GOP: Federal Spending Doesn't Create Jobs (Except When It Goes To Defense Contractors)
Ramesh Ponnuru nails some Republicans for their hypocritical arguments about federal spending. He points out that a Romney press release last week quoted Bill Bolling, the Republican lieutenant governor of Virginia, attacking President Obama for cutting defense too much:
“We are very concerned about the impact that sequestration could have on Virginia’s economy,” Bolling said in the statement. He added, “It could also deliver a devastating blow to the private-sector defense contractors who make up a big part of Virginia’s economy, especially in Northern Virginia and Hampton Roads. This is just another example of how the president’s approach to running the country is jeopardizing our economic viability.”
The same day, the state’s attorney general, Ken Cuccinelli, made the same point in his own statement for the Romney campaign. And the campaign hosted a conference call where Representative Randy Forbes, a Virginia Republican, said, “If you look at it from an economic point of view, this is something that is going to have an enormous, devastating blow on Virginia, especially in northern Virginia and in the Hampton Roads area.” There would be “a huge impact on beauty salons, restaurants, car dealers, the entire economy.”
It's true, Virginia's economy might get hurt. Since, you know, it is the top recipient of federal defense dollars. This whole area is just a big federal gravy train. Most of the people we know work for the federal government or for contractors. The economy is artificially propped up thanks to the rest of the country's tax dollars. And it's going so well, in fact, that we can't afford to buy a house without increasing our daily commutes by hours.
Ramesh points out that all sorts of Republicans, including House Armed Services Committee Chairman Buck McKeon, Senator John McCain and Senator John Cornyn, have made these types of economic arguments in favor of defense spending. But other recipients of federal funds are just as likely to spend money on beauty salons, restaurants, and car dealers as defense contractors, no?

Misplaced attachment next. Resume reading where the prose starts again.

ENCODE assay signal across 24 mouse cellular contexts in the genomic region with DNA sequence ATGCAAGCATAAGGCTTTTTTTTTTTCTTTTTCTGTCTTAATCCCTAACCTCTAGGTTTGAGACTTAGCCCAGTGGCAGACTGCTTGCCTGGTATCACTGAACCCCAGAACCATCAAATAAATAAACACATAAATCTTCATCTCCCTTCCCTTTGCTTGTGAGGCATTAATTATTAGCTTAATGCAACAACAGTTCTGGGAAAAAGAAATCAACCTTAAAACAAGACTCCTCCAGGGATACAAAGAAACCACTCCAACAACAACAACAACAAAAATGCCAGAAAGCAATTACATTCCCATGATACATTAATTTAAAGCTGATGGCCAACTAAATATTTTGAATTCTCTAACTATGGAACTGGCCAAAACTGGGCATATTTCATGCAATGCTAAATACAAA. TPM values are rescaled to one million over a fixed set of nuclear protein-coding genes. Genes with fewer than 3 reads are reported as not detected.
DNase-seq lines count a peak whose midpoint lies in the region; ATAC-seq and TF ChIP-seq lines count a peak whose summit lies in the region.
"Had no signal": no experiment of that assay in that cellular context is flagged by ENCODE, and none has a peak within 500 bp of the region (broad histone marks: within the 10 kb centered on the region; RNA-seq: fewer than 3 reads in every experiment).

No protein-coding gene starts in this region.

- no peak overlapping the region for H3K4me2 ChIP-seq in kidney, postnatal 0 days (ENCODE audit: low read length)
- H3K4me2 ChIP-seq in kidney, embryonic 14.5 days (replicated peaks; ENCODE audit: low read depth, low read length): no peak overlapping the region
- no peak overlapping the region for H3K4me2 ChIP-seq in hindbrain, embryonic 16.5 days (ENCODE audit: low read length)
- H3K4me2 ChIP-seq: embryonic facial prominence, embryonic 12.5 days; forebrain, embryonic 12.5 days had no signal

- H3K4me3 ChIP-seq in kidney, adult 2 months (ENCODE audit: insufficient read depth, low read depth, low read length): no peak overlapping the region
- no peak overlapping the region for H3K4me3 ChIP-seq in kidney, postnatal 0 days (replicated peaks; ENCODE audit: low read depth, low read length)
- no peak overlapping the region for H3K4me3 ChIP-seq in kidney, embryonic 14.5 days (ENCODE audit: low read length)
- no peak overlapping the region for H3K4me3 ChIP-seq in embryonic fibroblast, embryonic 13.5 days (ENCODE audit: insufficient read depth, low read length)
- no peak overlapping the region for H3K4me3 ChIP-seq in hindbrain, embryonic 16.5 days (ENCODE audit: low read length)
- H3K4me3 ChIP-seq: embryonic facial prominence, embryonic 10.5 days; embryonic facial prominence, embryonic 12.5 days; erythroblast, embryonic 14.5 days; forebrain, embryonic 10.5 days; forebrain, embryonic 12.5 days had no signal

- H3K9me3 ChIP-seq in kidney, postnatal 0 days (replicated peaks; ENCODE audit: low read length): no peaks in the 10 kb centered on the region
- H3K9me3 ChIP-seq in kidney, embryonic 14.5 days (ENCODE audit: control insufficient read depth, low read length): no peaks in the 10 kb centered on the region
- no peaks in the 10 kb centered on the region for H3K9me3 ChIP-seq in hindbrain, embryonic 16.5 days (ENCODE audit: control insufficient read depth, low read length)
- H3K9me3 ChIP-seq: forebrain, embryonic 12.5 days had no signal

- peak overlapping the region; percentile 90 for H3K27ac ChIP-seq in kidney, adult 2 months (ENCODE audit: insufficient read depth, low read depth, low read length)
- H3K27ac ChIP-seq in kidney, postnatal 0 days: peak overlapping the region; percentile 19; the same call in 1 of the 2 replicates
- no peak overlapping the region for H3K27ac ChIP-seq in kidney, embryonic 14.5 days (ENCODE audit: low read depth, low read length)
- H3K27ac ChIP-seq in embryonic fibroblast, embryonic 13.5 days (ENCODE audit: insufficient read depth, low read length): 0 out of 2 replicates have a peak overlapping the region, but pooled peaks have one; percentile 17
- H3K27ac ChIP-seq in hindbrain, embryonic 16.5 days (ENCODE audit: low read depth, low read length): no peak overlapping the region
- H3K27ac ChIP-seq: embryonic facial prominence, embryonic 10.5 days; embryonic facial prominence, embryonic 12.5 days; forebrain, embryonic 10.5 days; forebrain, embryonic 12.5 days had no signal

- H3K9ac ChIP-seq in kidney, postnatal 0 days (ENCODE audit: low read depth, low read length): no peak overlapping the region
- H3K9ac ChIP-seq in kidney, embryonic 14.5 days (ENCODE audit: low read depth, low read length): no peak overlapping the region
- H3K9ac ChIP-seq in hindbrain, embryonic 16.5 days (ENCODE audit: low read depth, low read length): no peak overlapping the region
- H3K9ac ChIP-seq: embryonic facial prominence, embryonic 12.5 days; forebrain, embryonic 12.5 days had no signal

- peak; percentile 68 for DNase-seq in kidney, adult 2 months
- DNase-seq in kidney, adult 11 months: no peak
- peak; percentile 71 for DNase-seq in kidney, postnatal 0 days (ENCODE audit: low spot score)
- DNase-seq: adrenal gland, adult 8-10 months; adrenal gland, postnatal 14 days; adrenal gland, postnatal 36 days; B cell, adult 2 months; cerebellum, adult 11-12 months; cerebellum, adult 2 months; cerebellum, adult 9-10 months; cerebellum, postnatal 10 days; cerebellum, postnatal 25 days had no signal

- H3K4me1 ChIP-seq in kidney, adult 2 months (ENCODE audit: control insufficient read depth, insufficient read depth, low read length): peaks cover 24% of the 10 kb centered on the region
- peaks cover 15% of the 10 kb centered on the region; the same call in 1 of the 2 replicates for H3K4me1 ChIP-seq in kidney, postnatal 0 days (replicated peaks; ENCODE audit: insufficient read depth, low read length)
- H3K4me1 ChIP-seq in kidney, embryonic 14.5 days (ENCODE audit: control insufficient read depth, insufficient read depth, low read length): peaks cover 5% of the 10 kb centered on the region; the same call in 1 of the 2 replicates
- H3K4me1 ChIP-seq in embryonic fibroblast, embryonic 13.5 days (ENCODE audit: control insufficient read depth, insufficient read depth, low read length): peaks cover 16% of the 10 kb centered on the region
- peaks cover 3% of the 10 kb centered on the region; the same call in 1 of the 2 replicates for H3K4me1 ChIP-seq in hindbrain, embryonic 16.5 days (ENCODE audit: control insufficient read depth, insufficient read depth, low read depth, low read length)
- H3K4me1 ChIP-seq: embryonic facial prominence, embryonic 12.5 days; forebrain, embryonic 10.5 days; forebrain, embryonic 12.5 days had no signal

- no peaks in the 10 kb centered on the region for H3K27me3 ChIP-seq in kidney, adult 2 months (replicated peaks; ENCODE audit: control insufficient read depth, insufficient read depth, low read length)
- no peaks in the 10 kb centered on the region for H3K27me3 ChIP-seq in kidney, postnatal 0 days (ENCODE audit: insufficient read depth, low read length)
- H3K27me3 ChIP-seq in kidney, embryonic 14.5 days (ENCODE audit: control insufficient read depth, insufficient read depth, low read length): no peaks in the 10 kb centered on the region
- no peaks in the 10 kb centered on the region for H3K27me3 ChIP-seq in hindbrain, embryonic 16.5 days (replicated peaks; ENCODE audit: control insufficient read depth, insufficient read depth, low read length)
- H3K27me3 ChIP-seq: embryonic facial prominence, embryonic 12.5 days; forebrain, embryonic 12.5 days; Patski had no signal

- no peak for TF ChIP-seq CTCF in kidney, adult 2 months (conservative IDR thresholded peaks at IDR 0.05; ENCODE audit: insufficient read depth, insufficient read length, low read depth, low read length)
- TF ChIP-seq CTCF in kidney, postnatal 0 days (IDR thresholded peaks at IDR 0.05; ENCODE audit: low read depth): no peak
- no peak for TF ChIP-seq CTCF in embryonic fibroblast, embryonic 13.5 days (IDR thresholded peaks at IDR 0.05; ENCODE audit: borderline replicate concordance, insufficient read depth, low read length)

Could a federal budget ever be cut if the impact on beauty salons, restaurants and car dealers is the metric we go by? Ponnuru writes:
Reductions in federal spending, whether for defense or social programs, will, of course, be disruptive to the people, businesses and communities who have come to rely on it. The cuts should not, however, hurt the broader economy. When federal spending falls and jobs tied to that spending disappear, private-sector spending should normally increase and create jobs tied to it.
He ends his piece by reminding Republicans to stick to defensible arguments:
The Republicans resisting big defense cuts generally think that they would jeopardize our national security. That’s a debatable proposition. So debate it. What Republicans should not do is make an economic argument for defense spending that is both untrue and inconsistent with everything else they say about spending and the economy.
When they do that, they treat the nation’s defense as little more than a source of political pork.
Amen! And I'd add that their decision to go for economic arguments in support of bloated Defense budgets undercuts any other arguments that they may want to put forth.